William Edmondson knows well the route from Albertville, Ala., to Elkhart County, Ind.
For the last five years, he and his wife have driven a semitrailer over the 650 miles of roads to northern Indiana to pick up building materials that he then resells in the family business, Edmondson & Sons in Alabama.
Early Friday morning, he pulled his rig into the Ameri-Camp RV complex off S.R. 13. Although he was not sure what he would buy, Edmondson says the trip is too long and too expensive to only ride around sightseeing.
Ameri-Camp RV, which shut its doors in October with the loss of hundreds of jobs, is the latest recreational vehicle manufacturer to go on the auction block, forced to stop operations by the economic recession that has crippled the recreational vehicle industry.
“It’s pitiful,” Edmondson said. “People say, ‘Let’s go to that auction and we’ll get some good deals.’ But you just sit down and think about it, it’ll just turn your stomach that that many people are out of a job.”
Elkhart County, which bills itself as “the RV capital of the world,” has seen its fortunes fall with the economy. Factory buildings now lie idle, with rows of unsold motor homes lined up outside. The jobless rate skyrocketed to 18.3 percent in January.
President Barack Obama visited Elkhart on Feb. 9, using the town’s plight to urge Congress and the nation to back his plan for economic revival.
More than 700 bidders registered to attend the auction Friday, which was filled with representatives from other RV makers, small business owners, mechanics and curious bystanders. Up for bid were all the materials and tools once used to build the travel trailers and fifth wheels along with the office equipment, as well as the seven buildings on the 30-acre campus.
With so many items to sell in just one day, Brad Hooley, owner of Bartel & Company, told his auctioneers to “keep the bids on the money and sell.” To help counter the undercurrent of melancholy, he told his crew to be enthusiastic and be positive. Remind the bidders often that today is the first day of spring, he said.
'It will help us appreciate what we got'Floyd Miller, an operations manager for Forest River RVs, came to the auction with a specific plan. He knew the pieces his company wanted and remembered to bid no more than a third or a half of the value of the item. The Ameri-Camp auction was the fourth RV auction he's attended since January.
“In a lot of ways, I think it will be good for us,” Miller said of the industry’s contraction. “It will help us appreciate what we got and help us be better. I reluctantly say that because to people laid-off, that sounds cold. I don’t mean it to. This is probably a correction needed for a long time and not just in the RV industry.”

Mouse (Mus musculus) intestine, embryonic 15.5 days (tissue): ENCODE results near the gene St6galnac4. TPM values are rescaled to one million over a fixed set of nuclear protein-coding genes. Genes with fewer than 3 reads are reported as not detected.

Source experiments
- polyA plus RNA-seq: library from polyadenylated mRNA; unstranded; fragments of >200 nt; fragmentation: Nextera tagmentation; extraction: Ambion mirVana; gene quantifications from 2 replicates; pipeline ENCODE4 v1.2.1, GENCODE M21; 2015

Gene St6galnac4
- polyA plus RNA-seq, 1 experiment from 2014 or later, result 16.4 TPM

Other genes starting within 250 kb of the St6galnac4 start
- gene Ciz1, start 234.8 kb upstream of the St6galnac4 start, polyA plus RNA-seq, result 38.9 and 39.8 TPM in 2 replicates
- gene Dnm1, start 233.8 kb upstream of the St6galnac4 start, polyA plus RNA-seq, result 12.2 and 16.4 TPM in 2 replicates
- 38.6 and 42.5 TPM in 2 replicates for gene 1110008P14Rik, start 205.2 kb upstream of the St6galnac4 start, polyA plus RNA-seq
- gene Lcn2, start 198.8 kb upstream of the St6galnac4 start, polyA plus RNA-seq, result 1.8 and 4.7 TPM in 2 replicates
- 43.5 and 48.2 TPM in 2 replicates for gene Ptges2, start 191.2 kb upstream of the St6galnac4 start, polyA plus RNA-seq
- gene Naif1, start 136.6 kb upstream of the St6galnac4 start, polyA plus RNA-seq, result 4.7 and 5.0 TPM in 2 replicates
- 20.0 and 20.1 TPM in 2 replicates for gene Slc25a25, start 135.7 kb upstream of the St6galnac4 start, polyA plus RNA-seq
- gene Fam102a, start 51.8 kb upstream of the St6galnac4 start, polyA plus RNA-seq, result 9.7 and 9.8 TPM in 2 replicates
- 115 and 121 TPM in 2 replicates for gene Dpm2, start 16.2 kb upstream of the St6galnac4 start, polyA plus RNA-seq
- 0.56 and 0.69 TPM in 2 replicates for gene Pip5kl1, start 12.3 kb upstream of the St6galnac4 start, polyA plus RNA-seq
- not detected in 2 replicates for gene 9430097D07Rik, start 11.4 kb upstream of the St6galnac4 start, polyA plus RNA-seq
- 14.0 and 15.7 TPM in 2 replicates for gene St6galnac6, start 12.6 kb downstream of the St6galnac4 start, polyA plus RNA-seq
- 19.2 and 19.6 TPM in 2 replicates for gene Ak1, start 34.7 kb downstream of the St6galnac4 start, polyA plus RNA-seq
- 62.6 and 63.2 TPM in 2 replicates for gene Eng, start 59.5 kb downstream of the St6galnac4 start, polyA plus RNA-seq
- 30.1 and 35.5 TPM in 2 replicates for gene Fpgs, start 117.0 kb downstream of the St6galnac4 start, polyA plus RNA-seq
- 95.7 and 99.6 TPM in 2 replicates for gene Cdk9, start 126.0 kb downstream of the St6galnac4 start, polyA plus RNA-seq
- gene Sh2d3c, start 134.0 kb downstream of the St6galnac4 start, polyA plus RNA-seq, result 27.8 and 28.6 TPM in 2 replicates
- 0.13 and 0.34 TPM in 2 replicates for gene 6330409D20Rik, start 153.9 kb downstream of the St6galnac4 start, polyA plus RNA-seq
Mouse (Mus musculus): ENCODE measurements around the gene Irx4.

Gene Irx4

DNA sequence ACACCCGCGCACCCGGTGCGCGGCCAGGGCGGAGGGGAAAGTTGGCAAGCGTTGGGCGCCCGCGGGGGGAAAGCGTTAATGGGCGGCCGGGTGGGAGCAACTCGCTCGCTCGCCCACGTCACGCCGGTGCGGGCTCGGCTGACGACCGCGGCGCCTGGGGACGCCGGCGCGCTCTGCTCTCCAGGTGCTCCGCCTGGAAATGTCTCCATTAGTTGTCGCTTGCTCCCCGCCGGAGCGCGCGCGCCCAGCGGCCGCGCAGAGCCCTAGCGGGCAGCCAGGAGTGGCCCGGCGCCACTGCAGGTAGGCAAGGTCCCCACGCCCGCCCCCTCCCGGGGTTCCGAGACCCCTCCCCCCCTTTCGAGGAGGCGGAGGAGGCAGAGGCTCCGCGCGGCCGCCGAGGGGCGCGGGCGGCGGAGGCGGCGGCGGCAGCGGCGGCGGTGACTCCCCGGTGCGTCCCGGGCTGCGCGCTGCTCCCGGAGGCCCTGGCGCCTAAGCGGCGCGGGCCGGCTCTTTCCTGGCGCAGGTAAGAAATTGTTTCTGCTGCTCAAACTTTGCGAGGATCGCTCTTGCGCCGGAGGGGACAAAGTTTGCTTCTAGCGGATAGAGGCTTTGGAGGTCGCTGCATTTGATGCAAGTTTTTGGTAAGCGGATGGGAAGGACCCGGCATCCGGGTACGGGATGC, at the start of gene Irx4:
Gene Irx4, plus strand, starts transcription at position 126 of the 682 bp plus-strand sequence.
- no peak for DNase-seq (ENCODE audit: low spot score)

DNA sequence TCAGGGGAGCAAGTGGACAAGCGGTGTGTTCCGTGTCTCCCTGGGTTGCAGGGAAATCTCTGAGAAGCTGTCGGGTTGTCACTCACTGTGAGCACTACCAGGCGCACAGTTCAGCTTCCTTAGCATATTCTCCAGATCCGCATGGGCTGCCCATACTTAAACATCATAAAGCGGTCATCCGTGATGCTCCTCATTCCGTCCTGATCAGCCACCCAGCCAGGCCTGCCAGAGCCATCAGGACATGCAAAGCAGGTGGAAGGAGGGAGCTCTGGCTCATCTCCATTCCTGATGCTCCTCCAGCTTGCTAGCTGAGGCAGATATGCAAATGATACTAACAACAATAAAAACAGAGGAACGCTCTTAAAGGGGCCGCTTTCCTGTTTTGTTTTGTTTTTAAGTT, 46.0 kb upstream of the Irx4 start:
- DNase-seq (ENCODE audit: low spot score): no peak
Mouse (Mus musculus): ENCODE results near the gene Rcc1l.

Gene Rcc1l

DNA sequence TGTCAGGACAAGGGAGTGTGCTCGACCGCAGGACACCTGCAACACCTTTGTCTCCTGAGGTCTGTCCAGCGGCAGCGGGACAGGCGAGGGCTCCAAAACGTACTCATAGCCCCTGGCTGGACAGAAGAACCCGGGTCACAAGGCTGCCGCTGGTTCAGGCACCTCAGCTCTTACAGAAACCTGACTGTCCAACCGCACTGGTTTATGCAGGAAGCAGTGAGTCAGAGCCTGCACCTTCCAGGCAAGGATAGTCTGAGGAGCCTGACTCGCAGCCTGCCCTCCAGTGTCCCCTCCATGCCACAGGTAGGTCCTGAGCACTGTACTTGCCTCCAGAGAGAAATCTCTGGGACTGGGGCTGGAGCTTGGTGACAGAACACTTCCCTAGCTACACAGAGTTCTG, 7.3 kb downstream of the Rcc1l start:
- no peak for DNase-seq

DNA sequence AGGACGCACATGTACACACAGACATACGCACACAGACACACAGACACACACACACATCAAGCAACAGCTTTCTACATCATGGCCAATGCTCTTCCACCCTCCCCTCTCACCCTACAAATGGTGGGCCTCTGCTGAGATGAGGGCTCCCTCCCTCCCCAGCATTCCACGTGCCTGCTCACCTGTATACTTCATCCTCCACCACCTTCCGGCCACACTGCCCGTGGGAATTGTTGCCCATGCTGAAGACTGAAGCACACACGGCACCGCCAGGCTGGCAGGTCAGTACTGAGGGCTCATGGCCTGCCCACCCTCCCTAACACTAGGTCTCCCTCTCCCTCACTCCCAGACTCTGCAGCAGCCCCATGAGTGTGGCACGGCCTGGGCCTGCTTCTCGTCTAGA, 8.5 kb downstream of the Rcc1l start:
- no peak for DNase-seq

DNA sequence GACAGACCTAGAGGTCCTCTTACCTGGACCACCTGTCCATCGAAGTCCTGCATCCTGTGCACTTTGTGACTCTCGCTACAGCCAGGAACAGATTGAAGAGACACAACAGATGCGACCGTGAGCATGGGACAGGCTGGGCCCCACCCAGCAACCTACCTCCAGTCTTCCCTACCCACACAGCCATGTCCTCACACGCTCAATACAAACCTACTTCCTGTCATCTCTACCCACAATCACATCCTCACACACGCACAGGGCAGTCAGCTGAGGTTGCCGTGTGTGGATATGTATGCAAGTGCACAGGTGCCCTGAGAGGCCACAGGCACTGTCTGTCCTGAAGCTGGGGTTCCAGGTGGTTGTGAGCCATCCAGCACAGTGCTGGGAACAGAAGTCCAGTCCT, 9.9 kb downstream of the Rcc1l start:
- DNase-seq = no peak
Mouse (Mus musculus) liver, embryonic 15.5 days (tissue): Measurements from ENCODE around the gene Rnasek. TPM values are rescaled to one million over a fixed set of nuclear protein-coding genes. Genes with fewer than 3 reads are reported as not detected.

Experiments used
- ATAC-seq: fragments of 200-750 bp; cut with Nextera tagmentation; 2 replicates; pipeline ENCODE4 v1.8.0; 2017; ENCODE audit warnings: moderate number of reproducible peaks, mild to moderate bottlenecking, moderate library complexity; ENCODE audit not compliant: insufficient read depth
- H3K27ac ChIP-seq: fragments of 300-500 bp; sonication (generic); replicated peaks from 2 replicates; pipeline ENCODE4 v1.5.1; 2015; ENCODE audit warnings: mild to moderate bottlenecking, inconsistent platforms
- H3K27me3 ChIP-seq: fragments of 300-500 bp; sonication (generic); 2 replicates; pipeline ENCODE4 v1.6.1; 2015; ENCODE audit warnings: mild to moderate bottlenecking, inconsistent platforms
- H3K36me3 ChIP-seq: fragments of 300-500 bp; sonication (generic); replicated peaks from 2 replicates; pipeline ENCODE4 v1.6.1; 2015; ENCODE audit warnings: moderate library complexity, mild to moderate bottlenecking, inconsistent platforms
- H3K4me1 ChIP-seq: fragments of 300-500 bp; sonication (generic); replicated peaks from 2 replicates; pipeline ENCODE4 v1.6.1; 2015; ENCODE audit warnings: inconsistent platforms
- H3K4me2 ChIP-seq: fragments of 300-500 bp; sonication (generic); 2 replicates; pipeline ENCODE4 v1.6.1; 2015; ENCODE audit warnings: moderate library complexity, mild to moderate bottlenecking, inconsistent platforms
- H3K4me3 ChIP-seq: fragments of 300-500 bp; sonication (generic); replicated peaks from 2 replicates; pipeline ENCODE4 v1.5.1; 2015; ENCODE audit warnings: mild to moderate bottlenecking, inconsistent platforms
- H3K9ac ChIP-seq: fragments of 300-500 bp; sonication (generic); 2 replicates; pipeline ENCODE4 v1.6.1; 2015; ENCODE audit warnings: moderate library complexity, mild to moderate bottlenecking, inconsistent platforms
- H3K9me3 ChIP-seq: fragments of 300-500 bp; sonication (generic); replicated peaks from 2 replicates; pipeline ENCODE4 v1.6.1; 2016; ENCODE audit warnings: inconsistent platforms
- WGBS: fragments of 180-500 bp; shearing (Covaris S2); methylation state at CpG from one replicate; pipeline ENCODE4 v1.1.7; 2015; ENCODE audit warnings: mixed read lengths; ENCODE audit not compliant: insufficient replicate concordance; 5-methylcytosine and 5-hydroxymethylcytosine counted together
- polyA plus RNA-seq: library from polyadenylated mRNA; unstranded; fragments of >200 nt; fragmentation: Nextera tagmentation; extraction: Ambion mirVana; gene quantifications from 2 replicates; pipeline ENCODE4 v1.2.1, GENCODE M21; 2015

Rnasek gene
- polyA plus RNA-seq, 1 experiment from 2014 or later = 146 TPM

That correction is coming at a high cost for many families in Elkhart County. Earlier in March, 5,200 families lined up distributed by Feed the Children. The nonprofit relief organization's "Feeding Americans Emergency Caravan" of semi-trailers filled with essential items is visiting small towns and cities across the U.S. hit hard by the economic crisis.
Esther Borntrager, who browsed the Ameri-Camp auction, said she only has enough work to fill three or four days a week, but she's grateful for even that — during the entire month of December, she only logged nine hours.
Borntrager is a production worker in a woodworking plant in Kosciusko County and said her company had shipped products to Ameri-Camp but the orders had dwindled and then finally stopped.
She wandered through the cavernous Ameri-Camp buildings, looking at the piles of wood and stacks of cushions and even joking she could drive one of the golf carts, which were for sale, to work.
In her native Wisconsin, Borntrager had clerked at quilt auctions but Friday was her first time attending as a bidder. She had come to look for a washer and dryer.
“It’s not that I really need it,” Borntrager said. “I wasn’t working today and thought I might be able to pick something up.”
'Never seen anything like this'
Eighty-four-year-old Joseph Stump did not come to the auction to bid. He came to watch and to look around the facility he often drove past.
“I’ve never seen anything like this,” hae said. “This is how people made their living here and they made a good living because if you worked in one of these factories, you made a good wage.”
Stump is a veteran of the RV industry, having worked during the 1970s and early 1980s when the oil embargo, inflation, high interest rates and then the severe recession ravaged the manufacturers, suppliers and dealers. But these times are worse, he said.